KTVZ, Bend's NBC affiliate, may have seen the last of its uncontested hold on Central Oregon's local television advertising revenues with the latest Nielsen ratings report, which was released Tuesday.
The numbers showed the continued dominance of KTVZ, which had an 83 percent share of Central Oregon households tuned in to local commercial stations. Bend's other station, KFXO-FOX, recorded a 16 percent share in the report that measured viewership between Feb. 2 and March 1.
"We're very happy with the (report)," said KTVZ General Manager Jim DeChant. "Both the Olympics and local programs saw increases in key demographic groups, and we're satisfied with the results."
But this may be one of the last Nielsen reports with such lopsided results.
KFXO is scheduled to launch local news programming April 17, and Eugene-based Chambers Communications Corp. said last week that it plans to start a local television station in Bend, possibly as an ABC affiliate. Local news is a major driver of stations' advertising revenue.
COntinued from B1
KFXO and Chambers officials were traveling and unavailable for comment Wednesday.
Nielsen ratings are vital for television stations because they determine advertising rates, a big piece of stations' revenues.
"The Nielsen reports are absolutely necessary for any television station to make a profit," said Anthony Chan, a broadcast journalism professor with the Department of Communication at the University of Washington-Seattle.
"Without it, no one would know if a station is viable," he said. "And viability equals advertisements, which equals money."
The focus of competition between Central Oregon's stations will likely be on the local news because advertisements during regional newscasts can make up half or more of a station's revenues, according to industry experts.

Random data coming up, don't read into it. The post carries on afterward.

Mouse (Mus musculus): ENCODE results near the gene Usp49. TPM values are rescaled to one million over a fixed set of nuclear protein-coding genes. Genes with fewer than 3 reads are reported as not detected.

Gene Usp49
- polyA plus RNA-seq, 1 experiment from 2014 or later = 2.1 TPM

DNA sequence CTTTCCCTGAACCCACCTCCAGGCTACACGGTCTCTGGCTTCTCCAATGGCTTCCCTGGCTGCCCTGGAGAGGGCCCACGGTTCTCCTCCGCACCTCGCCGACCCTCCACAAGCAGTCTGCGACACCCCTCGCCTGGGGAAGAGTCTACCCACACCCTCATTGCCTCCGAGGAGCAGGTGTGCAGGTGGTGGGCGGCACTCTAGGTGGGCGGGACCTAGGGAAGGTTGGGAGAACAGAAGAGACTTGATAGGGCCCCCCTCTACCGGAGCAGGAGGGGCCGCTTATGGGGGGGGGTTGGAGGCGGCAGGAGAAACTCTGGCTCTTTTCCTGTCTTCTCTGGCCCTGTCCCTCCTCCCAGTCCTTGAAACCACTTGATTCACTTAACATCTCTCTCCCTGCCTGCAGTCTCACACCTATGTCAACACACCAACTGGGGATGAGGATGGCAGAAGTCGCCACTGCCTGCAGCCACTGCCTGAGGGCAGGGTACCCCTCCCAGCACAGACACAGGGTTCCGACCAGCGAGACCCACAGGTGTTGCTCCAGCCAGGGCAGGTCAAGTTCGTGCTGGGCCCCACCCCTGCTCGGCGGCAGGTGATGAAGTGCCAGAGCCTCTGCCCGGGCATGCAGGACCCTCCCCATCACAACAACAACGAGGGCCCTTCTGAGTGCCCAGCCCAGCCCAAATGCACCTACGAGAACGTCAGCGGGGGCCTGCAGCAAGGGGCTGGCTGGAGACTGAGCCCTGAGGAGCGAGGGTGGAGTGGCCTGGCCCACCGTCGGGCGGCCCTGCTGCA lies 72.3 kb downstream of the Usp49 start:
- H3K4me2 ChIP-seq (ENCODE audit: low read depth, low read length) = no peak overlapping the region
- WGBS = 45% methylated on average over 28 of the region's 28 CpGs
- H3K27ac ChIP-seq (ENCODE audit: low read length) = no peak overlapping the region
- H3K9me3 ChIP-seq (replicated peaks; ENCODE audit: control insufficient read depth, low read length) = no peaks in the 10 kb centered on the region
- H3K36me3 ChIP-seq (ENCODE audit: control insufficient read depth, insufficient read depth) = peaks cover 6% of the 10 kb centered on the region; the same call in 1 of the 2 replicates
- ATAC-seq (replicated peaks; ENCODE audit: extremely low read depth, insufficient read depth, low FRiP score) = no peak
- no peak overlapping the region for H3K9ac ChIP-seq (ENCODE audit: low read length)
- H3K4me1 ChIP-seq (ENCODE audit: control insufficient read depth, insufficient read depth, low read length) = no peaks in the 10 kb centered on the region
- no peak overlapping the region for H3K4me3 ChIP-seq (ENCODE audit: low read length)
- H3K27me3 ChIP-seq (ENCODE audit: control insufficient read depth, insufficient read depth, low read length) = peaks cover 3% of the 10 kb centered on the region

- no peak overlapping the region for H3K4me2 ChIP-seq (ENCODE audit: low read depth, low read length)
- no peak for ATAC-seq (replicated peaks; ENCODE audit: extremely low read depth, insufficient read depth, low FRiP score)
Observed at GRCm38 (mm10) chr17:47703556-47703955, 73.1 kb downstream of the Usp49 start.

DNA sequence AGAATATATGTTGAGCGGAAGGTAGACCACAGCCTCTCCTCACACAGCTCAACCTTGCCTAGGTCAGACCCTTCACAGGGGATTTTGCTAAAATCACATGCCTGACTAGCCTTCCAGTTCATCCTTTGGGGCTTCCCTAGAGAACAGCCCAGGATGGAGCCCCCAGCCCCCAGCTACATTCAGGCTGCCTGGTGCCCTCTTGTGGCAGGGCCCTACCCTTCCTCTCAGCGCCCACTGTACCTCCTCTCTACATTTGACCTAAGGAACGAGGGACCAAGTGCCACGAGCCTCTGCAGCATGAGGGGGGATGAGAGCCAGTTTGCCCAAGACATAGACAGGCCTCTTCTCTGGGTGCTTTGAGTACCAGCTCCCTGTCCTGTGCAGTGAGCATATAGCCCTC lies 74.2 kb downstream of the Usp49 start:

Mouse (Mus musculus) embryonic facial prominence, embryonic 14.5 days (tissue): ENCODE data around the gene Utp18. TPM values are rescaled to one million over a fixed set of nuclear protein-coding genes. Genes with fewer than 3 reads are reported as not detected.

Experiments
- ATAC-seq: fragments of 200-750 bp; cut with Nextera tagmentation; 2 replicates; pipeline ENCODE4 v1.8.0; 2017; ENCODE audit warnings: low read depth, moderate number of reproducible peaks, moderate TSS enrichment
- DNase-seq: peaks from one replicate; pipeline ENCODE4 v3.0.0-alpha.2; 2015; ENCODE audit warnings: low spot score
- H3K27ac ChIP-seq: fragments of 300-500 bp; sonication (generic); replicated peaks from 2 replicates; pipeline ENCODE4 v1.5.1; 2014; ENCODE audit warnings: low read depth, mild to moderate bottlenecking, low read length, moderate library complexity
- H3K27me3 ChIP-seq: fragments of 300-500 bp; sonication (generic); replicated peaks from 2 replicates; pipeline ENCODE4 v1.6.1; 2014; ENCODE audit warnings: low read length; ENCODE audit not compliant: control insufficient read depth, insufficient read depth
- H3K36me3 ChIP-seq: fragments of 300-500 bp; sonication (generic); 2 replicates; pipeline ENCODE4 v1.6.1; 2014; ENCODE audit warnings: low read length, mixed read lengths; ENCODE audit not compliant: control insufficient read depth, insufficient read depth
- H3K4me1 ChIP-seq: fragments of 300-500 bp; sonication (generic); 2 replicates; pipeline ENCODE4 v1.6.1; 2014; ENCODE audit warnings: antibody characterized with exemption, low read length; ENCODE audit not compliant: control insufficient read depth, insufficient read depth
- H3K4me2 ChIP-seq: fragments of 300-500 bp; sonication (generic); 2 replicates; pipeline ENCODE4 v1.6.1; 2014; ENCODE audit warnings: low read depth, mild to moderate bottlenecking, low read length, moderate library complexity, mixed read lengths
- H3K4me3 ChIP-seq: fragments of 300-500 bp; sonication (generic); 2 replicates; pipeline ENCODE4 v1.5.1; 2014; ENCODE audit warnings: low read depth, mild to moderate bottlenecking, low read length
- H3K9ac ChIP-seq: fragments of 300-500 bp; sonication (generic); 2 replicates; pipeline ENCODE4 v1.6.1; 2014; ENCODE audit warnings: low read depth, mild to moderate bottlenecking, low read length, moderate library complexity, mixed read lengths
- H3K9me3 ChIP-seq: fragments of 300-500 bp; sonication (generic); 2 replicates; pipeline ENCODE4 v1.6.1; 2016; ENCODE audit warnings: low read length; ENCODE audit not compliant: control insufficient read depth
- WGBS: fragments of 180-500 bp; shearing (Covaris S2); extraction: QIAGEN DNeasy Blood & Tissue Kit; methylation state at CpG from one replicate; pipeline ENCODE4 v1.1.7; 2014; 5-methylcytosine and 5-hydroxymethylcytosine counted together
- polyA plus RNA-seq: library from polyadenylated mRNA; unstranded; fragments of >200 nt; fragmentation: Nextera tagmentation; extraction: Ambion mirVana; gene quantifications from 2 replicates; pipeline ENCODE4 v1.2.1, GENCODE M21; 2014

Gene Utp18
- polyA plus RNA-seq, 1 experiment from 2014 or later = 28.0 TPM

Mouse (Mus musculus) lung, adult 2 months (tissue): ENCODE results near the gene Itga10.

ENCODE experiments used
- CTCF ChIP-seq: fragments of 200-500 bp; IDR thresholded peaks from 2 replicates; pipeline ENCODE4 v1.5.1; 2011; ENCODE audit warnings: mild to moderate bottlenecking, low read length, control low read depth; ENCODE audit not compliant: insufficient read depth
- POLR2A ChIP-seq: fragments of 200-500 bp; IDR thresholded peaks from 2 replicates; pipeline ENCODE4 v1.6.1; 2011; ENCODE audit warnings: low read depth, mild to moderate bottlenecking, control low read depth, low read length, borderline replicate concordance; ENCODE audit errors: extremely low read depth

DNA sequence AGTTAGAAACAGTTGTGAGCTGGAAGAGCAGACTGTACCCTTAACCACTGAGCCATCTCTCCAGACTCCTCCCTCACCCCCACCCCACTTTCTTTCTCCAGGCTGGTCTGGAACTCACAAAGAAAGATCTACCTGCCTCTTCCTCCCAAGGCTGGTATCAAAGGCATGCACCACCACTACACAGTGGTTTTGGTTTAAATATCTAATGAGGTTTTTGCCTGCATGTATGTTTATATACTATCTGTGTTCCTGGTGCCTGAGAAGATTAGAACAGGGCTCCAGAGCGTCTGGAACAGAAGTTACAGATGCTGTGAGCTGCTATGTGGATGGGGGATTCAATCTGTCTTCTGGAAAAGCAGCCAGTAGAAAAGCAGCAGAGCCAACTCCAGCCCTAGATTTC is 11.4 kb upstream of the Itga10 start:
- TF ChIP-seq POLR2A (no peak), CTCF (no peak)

"Local ads tend to be based on local news programs because stations in smaller cities tend to have few local programs besides news," said Jim Upshaw, professor at the University of Oregon's School of Journalism and Communication in Eugene.
"This will be a big battle for local advertising, where KTVZ has had none up to this point," he said.
University of Washington's Chan agreed.
"It's huge," he said. "Depending on the station, (advertising during local news) could definitely be over 50 percent (of overall revenue)."
The latest Nielsen report said KTVZ's local news at 6 p.m. weekdays was watched by 34 percent of Central Oregon households with their televisions on.
University of Oregon's Upshaw said the introduction of competing local newscasts may seriously tip the balance of power in the ratings and programming.
"There's going to be a battle for ads, a battle for ratings bragging rights, and a battle of having programming to back up those bragging rights," Upshaw said. "I would suspect KTVZ would be a little nervous in terms of how they will sell their ads (with new competition)."
Laura Bryant, media director at Bend advertising firm The Mandala Agency, is intrigued by the possibilities presented by the new competition for local advertising dollars.
"There's certainly enough advertising dollars to support all three," she said. "I'm just not certain if there's enough viewership to support all three."
Bryant said KFXO is planning to charge roughly $15 to $20 per rating point for a 30-second spot during its planned 10 p.m. newscasts.
KTVZ currently charges about $12 to $15 for a similar spot during its 6 p.m. news.
"It's going to be very interesting to see what happens," said UW's Chan. "(KTVZ) isn't going to lose their market because they should have very solid support from the market at this point. But they have to be wary of their bottom line. The newcomers have to think about how to attract commercials because the NBC affiliate probably has a lot of viable advertisers right now."
KTVZ's DeChant said he's not worried about the competition, whether it be advertising or market-share impact.
"We're not worried about what they're doing," he said. "We're focused on improving our products."